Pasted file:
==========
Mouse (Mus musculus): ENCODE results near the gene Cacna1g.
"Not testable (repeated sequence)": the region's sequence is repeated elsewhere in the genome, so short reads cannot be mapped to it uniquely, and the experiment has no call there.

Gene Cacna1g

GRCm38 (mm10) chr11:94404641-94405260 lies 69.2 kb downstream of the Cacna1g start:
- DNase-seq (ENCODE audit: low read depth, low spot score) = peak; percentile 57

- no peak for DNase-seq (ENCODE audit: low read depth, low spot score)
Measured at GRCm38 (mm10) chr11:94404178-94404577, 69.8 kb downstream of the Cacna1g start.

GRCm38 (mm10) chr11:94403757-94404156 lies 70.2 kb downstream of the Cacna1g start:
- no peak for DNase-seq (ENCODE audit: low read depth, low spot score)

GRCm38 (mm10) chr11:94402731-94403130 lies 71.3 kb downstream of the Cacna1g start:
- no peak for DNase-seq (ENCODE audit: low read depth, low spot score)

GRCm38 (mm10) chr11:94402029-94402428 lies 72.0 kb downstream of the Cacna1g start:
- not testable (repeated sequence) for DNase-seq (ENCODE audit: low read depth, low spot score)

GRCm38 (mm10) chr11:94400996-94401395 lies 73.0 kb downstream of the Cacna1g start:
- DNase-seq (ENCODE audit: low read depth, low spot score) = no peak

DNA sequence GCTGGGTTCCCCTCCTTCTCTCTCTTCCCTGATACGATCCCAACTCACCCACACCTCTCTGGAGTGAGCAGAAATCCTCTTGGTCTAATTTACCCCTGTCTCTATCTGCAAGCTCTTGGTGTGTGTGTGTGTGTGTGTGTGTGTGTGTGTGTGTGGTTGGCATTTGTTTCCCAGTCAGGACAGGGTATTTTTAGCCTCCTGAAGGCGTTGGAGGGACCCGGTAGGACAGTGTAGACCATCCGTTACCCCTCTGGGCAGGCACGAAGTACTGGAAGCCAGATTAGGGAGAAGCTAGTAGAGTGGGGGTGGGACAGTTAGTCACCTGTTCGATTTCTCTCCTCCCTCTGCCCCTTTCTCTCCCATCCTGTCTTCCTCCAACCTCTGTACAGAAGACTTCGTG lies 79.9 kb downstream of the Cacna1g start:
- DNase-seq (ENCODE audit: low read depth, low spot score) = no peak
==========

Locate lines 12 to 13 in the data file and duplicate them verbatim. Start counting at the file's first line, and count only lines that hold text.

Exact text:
GRCm38 (mm10) chr11:94402029-94402428 lies 72.0 kb downstream of the Cacna1g start:
- not testable (repeated sequence) for DNase-seq (ENCODE audit: low read depth, low spot score)